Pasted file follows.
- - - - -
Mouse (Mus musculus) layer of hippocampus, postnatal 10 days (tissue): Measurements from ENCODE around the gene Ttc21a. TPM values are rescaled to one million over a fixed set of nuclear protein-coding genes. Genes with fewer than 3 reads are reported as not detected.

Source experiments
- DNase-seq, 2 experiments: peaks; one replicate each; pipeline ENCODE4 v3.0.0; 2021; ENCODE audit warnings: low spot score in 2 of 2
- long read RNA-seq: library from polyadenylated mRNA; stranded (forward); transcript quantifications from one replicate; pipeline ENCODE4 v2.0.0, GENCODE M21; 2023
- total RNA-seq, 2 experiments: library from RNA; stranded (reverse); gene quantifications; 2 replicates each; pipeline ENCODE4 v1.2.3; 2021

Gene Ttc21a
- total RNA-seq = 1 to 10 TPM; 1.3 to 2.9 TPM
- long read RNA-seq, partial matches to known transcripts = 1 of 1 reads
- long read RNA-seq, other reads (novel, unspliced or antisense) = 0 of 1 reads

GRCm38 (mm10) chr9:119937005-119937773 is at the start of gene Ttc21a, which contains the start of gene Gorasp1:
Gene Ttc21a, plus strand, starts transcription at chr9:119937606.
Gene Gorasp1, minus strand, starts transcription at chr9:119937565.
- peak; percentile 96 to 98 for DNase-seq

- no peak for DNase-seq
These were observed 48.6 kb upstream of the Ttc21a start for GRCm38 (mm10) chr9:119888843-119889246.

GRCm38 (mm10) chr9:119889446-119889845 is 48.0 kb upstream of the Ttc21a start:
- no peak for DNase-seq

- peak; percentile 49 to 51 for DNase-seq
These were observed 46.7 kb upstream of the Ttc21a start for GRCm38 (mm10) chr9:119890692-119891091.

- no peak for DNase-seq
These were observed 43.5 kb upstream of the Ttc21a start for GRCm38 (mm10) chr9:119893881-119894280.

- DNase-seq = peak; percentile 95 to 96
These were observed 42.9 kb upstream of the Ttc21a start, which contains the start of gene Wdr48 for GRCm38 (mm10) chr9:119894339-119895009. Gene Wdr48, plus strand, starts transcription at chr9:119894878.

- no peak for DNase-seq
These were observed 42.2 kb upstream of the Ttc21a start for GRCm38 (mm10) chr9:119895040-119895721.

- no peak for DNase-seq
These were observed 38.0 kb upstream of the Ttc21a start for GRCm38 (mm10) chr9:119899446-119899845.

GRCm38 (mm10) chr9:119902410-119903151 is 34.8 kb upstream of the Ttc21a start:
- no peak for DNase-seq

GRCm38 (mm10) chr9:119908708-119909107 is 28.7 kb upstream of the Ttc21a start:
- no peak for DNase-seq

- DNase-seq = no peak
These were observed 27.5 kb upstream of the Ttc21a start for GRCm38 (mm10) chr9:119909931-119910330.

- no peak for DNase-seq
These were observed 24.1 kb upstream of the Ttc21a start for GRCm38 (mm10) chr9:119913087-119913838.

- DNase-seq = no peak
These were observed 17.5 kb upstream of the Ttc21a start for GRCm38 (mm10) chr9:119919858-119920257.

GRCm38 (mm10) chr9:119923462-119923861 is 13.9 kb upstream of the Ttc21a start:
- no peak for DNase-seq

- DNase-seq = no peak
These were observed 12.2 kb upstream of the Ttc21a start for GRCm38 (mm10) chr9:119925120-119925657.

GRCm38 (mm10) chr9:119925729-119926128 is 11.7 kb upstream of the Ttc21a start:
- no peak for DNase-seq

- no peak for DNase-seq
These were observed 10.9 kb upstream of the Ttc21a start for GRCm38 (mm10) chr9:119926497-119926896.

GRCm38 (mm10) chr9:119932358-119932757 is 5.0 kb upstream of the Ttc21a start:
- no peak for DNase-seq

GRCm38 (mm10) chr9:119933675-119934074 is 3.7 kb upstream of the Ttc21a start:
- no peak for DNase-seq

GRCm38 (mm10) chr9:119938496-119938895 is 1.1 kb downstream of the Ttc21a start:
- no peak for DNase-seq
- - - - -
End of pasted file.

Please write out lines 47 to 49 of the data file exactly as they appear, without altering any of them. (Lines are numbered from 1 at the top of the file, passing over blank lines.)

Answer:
- no peak for DNase-seq

GRCm38 (mm10) chr9:119933675-119934074 is 3.7 kb upstream of the Ttc21a start:
- no peak for DNase-seq